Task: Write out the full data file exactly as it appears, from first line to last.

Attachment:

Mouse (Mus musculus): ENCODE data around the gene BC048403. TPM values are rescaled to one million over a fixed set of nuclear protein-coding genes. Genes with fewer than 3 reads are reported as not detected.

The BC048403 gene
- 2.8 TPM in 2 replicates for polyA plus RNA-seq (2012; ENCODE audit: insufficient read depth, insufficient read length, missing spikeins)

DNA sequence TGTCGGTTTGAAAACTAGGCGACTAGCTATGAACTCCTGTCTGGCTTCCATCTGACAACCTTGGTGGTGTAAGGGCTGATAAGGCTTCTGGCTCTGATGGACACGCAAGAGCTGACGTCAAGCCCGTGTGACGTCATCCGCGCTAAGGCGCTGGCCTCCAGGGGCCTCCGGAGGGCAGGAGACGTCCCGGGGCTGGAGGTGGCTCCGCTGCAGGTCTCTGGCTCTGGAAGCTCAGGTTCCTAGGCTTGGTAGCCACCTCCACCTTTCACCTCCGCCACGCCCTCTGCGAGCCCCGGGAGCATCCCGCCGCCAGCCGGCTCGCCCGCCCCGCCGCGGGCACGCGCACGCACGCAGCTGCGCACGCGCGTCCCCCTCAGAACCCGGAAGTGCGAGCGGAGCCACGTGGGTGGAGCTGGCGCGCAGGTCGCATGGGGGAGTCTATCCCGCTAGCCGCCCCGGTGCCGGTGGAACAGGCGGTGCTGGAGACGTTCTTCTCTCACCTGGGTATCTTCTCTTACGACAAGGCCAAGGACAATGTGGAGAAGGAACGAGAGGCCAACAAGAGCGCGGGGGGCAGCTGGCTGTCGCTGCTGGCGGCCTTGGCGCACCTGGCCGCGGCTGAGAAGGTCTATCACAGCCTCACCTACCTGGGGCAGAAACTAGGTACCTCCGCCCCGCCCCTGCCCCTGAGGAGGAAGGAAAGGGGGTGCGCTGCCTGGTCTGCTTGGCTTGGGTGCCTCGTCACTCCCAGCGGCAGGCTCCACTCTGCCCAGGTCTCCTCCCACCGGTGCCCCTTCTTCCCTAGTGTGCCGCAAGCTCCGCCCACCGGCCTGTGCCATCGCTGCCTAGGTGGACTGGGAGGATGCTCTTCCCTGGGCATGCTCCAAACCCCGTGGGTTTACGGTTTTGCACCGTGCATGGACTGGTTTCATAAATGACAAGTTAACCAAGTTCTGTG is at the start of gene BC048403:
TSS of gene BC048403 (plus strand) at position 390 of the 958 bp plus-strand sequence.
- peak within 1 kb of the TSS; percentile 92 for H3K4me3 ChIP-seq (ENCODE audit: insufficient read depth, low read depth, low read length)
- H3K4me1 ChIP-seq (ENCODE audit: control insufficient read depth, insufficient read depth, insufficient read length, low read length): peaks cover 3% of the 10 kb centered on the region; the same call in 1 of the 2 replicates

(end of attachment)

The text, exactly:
Mouse (Mus musculus): ENCODE data around the gene BC048403. TPM values are rescaled to one million over a fixed set of nuclear protein-coding genes. Genes with fewer than 3 reads are reported as not detected.

The BC048403 gene
- 2.8 TPM in 2 replicates for polyA plus RNA-seq (2012; ENCODE audit: insufficient read depth, insufficient read length, missing spikeins)

DNA sequence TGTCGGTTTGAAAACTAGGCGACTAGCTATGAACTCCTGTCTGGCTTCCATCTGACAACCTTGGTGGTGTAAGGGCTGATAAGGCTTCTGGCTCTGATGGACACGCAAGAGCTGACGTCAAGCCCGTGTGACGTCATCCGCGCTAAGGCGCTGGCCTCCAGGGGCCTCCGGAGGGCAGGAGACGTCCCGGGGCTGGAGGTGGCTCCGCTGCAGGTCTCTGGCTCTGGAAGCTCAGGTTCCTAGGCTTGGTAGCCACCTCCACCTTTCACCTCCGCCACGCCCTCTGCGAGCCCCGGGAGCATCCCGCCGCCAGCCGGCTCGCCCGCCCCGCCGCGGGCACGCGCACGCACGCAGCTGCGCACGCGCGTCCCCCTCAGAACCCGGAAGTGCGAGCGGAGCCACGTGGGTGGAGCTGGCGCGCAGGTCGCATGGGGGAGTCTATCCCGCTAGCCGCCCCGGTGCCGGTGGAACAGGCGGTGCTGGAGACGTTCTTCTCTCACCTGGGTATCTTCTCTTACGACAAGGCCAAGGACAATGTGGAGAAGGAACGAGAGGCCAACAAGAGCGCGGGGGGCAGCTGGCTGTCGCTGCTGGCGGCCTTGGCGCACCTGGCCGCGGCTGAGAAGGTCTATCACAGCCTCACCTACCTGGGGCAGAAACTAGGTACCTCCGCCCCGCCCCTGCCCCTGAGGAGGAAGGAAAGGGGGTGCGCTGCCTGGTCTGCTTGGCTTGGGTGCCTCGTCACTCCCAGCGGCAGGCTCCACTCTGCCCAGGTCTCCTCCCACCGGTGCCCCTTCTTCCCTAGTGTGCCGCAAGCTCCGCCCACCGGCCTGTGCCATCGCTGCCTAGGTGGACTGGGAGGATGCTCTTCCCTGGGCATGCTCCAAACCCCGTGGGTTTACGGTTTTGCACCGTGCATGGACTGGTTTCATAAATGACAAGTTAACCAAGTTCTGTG is at the start of gene BC048403:
TSS of gene BC048403 (plus strand) at position 390 of the 958 bp plus-strand sequence.
- peak within 1 kb of the TSS; percentile 92 for H3K4me3 ChIP-seq (ENCODE audit: insufficient read depth, low read depth, low read length)
- H3K4me1 ChIP-seq (ENCODE audit: control insufficient read depth, insufficient read depth, insufficient read length, low read length): peaks cover 3% of the 10 kb centered on the region; the same call in 1 of the 2 replicates